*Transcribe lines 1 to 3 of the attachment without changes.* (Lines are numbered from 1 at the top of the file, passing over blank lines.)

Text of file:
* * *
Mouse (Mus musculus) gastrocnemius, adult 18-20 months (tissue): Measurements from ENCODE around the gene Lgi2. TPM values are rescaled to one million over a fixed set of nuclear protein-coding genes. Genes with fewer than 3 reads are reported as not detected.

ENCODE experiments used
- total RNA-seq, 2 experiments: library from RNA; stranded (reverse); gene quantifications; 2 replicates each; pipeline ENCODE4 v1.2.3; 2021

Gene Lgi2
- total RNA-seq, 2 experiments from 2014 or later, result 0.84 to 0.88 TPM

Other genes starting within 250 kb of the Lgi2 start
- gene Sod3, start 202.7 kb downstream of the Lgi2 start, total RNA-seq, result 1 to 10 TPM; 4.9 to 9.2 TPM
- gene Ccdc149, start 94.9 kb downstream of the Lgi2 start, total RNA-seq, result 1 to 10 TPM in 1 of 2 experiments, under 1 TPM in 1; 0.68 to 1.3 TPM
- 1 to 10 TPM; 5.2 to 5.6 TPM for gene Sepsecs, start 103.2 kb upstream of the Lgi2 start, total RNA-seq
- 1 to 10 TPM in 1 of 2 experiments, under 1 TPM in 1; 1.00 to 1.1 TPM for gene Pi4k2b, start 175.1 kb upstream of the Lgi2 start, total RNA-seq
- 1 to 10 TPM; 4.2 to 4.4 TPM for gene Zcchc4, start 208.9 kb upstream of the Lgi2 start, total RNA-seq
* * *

Mouse (Mus musculus) gastrocnemius, adult 18-20 months (tissue): Measurements from ENCODE around the gene Lgi2. TPM values are rescaled to one million over a fixed set of nuclear protein-coding genes. Genes with fewer than 3 reads are reported as not detected.

ENCODE experiments used
- total RNA-seq, 2 experiments: library from RNA; stranded (reverse); gene quantifications; 2 replicates each; pipeline ENCODE4 v1.2.3; 2021